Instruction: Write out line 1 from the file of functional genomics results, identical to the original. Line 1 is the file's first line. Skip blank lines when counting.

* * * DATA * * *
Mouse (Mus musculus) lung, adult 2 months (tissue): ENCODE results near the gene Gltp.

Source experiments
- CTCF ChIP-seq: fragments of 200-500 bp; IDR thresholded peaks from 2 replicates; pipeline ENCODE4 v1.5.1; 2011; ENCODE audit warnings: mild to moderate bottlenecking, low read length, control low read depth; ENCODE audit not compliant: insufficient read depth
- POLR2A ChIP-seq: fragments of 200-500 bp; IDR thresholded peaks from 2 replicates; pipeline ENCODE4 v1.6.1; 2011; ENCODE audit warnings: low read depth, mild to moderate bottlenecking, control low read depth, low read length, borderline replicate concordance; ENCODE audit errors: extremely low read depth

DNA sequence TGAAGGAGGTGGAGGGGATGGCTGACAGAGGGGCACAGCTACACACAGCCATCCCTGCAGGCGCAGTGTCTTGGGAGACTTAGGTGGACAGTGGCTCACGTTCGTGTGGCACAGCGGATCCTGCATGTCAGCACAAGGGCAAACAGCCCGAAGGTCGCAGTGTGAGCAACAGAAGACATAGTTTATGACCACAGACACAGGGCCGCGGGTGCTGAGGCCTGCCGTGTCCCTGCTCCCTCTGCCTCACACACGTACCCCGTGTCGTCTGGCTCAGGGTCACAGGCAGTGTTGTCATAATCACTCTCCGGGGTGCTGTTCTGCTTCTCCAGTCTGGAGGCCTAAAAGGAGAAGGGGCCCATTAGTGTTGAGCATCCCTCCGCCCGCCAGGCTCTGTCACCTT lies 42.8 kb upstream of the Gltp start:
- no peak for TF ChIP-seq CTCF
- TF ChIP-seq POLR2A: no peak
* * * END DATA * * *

Mouse (Mus musculus) lung, adult 2 months (tissue): ENCODE results near the gene Gltp.